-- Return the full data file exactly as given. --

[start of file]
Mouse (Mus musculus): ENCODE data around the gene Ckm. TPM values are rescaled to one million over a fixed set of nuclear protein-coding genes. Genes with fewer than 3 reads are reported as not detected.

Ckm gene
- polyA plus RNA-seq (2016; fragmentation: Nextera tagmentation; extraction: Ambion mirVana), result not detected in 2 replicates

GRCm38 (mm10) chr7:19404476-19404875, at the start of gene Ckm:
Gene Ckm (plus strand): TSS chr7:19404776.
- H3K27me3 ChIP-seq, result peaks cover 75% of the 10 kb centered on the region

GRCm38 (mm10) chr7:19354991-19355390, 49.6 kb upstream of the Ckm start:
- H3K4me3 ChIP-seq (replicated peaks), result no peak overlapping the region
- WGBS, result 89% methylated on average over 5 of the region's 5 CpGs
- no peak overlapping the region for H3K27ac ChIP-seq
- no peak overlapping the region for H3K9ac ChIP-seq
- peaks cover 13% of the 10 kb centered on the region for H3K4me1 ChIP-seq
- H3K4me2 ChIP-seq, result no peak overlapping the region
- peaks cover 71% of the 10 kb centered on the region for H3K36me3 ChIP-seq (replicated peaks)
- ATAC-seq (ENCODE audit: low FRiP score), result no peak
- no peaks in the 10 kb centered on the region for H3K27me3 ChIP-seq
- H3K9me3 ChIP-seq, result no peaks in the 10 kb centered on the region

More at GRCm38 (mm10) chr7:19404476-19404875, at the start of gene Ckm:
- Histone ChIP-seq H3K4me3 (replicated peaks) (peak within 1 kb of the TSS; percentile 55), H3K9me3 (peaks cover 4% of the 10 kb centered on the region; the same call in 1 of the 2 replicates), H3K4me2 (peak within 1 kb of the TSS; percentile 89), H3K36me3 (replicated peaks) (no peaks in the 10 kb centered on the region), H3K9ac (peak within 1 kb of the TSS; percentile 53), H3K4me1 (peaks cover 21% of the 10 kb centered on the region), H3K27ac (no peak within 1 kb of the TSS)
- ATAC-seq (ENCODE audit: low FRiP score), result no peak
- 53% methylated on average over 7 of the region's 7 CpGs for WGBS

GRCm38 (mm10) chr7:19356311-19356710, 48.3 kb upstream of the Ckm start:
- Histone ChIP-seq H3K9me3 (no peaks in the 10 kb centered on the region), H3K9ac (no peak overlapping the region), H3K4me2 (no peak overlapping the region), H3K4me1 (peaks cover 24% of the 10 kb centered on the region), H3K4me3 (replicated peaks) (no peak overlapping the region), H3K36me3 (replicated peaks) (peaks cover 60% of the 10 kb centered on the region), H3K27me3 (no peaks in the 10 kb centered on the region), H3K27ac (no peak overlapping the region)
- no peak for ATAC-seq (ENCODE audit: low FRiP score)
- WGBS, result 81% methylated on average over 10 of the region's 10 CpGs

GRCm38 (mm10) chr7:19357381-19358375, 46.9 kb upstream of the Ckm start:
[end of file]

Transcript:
Mouse (Mus musculus): ENCODE data around the gene Ckm. TPM values are rescaled to one million over a fixed set of nuclear protein-coding genes. Genes with fewer than 3 reads are reported as not detected.

Ckm gene
- polyA plus RNA-seq (2016; fragmentation: Nextera tagmentation; extraction: Ambion mirVana), result not detected in 2 replicates

GRCm38 (mm10) chr7:19404476-19404875, at the start of gene Ckm:
Gene Ckm (plus strand): TSS chr7:19404776.
- H3K27me3 ChIP-seq, result peaks cover 75% of the 10 kb centered on the region

GRCm38 (mm10) chr7:19354991-19355390, 49.6 kb upstream of the Ckm start:
- H3K4me3 ChIP-seq (replicated peaks), result no peak overlapping the region
- WGBS, result 89% methylated on average over 5 of the region's 5 CpGs
- no peak overlapping the region for H3K27ac ChIP-seq
- no peak overlapping the region for H3K9ac ChIP-seq
- peaks cover 13% of the 10 kb centered on the region for H3K4me1 ChIP-seq
- H3K4me2 ChIP-seq, result no peak overlapping the region
- peaks cover 71% of the 10 kb centered on the region for H3K36me3 ChIP-seq (replicated peaks)
- ATAC-seq (ENCODE audit: low FRiP score), result no peak
- no peaks in the 10 kb centered on the region for H3K27me3 ChIP-seq
- H3K9me3 ChIP-seq, result no peaks in the 10 kb centered on the region

More at GRCm38 (mm10) chr7:19404476-19404875, at the start of gene Ckm:
- Histone ChIP-seq H3K4me3 (replicated peaks) (peak within 1 kb of the TSS; percentile 55), H3K9me3 (peaks cover 4% of the 10 kb centered on the region; the same call in 1 of the 2 replicates), H3K4me2 (peak within 1 kb of the TSS; percentile 89), H3K36me3 (replicated peaks) (no peaks in the 10 kb centered on the region), H3K9ac (peak within 1 kb of the TSS; percentile 53), H3K4me1 (peaks cover 21% of the 10 kb centered on the region), H3K27ac (no peak within 1 kb of the TSS)
- ATAC-seq (ENCODE audit: low FRiP score), result no peak
- 53% methylated on average over 7 of the region's 7 CpGs for WGBS

GRCm38 (mm10) chr7:19356311-19356710, 48.3 kb upstream of the Ckm start:
- Histone ChIP-seq H3K9me3 (no peaks in the 10 kb centered on the region), H3K9ac (no peak overlapping the region), H3K4me2 (no peak overlapping the region), H3K4me1 (peaks cover 24% of the 10 kb centered on the region), H3K4me3 (replicated peaks) (no peak overlapping the region), H3K36me3 (replicated peaks) (peaks cover 60% of the 10 kb centered on the region), H3K27me3 (no peaks in the 10 kb centered on the region), H3K27ac (no peak overlapping the region)
- no peak for ATAC-seq (ENCODE audit: low FRiP score)
- WGBS, result 81% methylated on average over 10 of the region's 10 CpGs

GRCm38 (mm10) chr7:19357381-19358375, 46.9 kb upstream of the Ckm start: